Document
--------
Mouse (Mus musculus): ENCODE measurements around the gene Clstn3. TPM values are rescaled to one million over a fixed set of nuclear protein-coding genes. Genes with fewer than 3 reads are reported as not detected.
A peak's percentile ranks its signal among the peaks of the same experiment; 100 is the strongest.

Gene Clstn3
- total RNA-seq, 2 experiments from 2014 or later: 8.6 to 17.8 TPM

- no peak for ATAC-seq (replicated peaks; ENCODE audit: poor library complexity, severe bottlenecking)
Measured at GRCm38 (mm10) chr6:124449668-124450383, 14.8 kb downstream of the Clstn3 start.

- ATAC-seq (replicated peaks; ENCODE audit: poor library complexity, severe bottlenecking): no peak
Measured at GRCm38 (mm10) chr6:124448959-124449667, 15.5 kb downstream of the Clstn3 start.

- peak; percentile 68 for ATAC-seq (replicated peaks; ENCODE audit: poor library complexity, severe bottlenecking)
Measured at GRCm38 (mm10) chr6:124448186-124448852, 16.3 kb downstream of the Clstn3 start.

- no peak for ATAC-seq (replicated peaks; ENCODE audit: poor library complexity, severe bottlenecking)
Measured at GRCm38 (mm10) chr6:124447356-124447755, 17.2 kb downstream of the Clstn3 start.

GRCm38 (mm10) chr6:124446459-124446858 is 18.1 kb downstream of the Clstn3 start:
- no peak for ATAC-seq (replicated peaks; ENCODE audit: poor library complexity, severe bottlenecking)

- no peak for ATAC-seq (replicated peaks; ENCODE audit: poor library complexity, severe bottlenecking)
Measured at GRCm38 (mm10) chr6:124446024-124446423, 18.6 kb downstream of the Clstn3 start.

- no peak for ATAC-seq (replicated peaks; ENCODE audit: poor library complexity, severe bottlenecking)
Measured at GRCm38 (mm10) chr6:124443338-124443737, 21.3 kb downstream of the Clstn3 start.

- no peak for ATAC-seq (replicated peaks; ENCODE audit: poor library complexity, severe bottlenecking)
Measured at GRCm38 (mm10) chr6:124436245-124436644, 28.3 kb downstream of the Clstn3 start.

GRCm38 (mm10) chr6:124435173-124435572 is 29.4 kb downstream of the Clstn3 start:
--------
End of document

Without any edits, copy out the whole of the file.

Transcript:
Mouse (Mus musculus): ENCODE measurements around the gene Clstn3. TPM values are rescaled to one million over a fixed set of nuclear protein-coding genes. Genes with fewer than 3 reads are reported as not detected.
A peak's percentile ranks its signal among the peaks of the same experiment; 100 is the strongest.

Gene Clstn3
- total RNA-seq, 2 experiments from 2014 or later: 8.6 to 17.8 TPM

- no peak for ATAC-seq (replicated peaks; ENCODE audit: poor library complexity, severe bottlenecking)
Measured at GRCm38 (mm10) chr6:124449668-124450383, 14.8 kb downstream of the Clstn3 start.

- ATAC-seq (replicated peaks; ENCODE audit: poor library complexity, severe bottlenecking): no peak
Measured at GRCm38 (mm10) chr6:124448959-124449667, 15.5 kb downstream of the Clstn3 start.

- peak; percentile 68 for ATAC-seq (replicated peaks; ENCODE audit: poor library complexity, severe bottlenecking)
Measured at GRCm38 (mm10) chr6:124448186-124448852, 16.3 kb downstream of the Clstn3 start.

- no peak for ATAC-seq (replicated peaks; ENCODE audit: poor library complexity, severe bottlenecking)
Measured at GRCm38 (mm10) chr6:124447356-124447755, 17.2 kb downstream of the Clstn3 start.

GRCm38 (mm10) chr6:124446459-124446858 is 18.1 kb downstream of the Clstn3 start:
- no peak for ATAC-seq (replicated peaks; ENCODE audit: poor library complexity, severe bottlenecking)

- no peak for ATAC-seq (replicated peaks; ENCODE audit: poor library complexity, severe bottlenecking)
Measured at GRCm38 (mm10) chr6:124446024-124446423, 18.6 kb downstream of the Clstn3 start.

- no peak for ATAC-seq (replicated peaks; ENCODE audit: poor library complexity, severe bottlenecking)
Measured at GRCm38 (mm10) chr6:124443338-124443737, 21.3 kb downstream of the Clstn3 start.

- no peak for ATAC-seq (replicated peaks; ENCODE audit: poor library complexity, severe bottlenecking)
Measured at GRCm38 (mm10) chr6:124436245-124436644, 28.3 kb downstream of the Clstn3 start.

GRCm38 (mm10) chr6:124435173-124435572 is 29.4 kb downstream of the Clstn3 start: